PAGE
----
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WHAT IS DAMAGES? SPECIAL AND GENERAL

Dictum

What then is damages generally? Damages are money claimed by or ordered to be paid to, a person as compensation for loss or injury. In other words, damages are the sum of money which a person wronged is entitled to receive from the wrongdoer as compensation for the wrong. General damages are damages that the law presumes follow, from the type of wrong complained of and do not need to be specifically claimed. While special damages are damages that are alleged to have been sustained in the circumstances of a particular wrong. To be awardable, special damages must be specifically claimed and proved.

– ARIWOOLA J.S.C. Union Bank v. Chimaeze (2014)

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COURT OF APPEAL CAN ASSESS DAMAGES

As such is the position, there is now no need for this court or the Court of Appeal to look at an issue of damages as if it were a sacred cow reserved for the court of trial. The correct approach ought to be that unless an issue of credibility of witnesses as to damages arises in the proceedings, the appellate court ought, on entering or affirming a judgment in favour of the plaintiff, to assess and award damages to which he is entitled.

– Pats-Acholonu, JSC. C & C Constr. v. Okhai (2003) – SC.8/1999

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GENERAL VS SPECIAL DAMAGES

It is the law that general damages such as the law will presume to be the natural or probable consequence of the defendant’s act need not be specifically pleaded. It arises by inference of law and need not therefore be proved by evidence and may be averred generally. On the, other hand, special damage is such loss as the law will not presume to be the consequence of the defendant’s act but which depends in part, on the special circumstances of the case. Special damages must be specifically pleaded and strictly proved.

– Kekere-Ekun JSC. British v. Atoyebi (2014) – SC.332/2010

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SPECIAL DAMAGES VS GENERAL DAMAGES

It is no longer a matter for contention that the principle in regard to the assessment and award of special damages is different from that of general damages: see Ijebu-Ode Local Govemment v.Adedeji Balogun & Co (1991) 1NWLR(Pt.166) 136 at p. 158; Eseigbe v.Agholor (1993) 9 NWLR (Pt.316) 128 at p. 145. In the former, damages are specially pleaded, strictly proved and accordingly awarded; in the latter, they are averred, if necessary under specific heads of claim, presumed in law to be the direct and natural consequence of the act complained of and awarded at large as a jury question.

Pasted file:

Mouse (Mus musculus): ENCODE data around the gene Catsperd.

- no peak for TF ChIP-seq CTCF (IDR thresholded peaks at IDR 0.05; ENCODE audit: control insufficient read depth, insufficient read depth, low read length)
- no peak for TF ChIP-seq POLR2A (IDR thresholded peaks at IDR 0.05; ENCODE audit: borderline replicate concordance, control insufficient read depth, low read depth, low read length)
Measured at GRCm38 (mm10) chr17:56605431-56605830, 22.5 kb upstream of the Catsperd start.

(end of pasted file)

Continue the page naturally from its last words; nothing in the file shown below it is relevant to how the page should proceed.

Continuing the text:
— Uwaifo, JSC. Rockonoh v. NTP (2001) – SC.71/1995

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TRESPASS: SPECIAL VS GENERAL DAMAGES

In an action for damages for special damages for trespass, special dam-ages must be pleaded and strictly proved, the value pleaded being normally a reflection of the prevailing market prices. The vital difference between a claim for compensation under the Land Use Act and compensation in trespass Is that general damages is only claimable in trespass.

— Obaseki, JSC. Foreign Finance Corp. v Lagos State Devt. & Pty. Corp. & Ors. (1991) – SC. 9/1988

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THE CONCEPT OF GENERAL DAMAGES & SPECIAL DAMAGES

In the legal parlance. General damages are regarded those damages that the law presumes to be direct, natural or probable consequence of the act complained of. On the other hand special damages’ are simply’ such damages which the law will not infer from the natural consequences of the act complained of. They must always be proved, of course, after it was specifically pleaded. In otherwords, in general damages a Court can make an award when it can not point out any measure of assessment except what it can hold, in the yardstick of measurement by a reasonable man. But on the other hand, specific damages must be specifically pleaded item by item and each item duly and specifically proved in order to succeed in the award of such item. See Adekunle v Rockview Hotel Ltd (2004) 1 NWLR (pt 853)161 at 173/174; Adedo vs Ismaila (1969) NCLR 253. Ijebu- Ode Local Government vs Adedeji Balogun & Co Ltd (1991)1 NWLR (pt 166) 135.

— A. Sanusi, JSC. Ibrahim v. Obaje (2017) – SC.60/2006

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APPELLATE COURT WILL NOT DISTURB DAMAGES OF LOWER COURT SIMPLY BECAUSE IT WOULD HAVE AWARDED A DIFFERENT FIGURE

Although an appellate Court admittedly can disturb an award of damages if such award is excessively high or unreasonably low, it is settled that a Court of Appeal will not disturb an award of damages made by the lower Court merely because it would have come to a different figure if it had heard the case itself. See Per NNAMANI, JSC in DUYILE & ANOR V. KELLY OGUNBAYO & SONS LTD (1988) LPELR-975(SC) (P. 17, PARAS. D-G).

— U.M. Abba Aji, JSC. Cappa v NDIC (2021) – SC.147/2006

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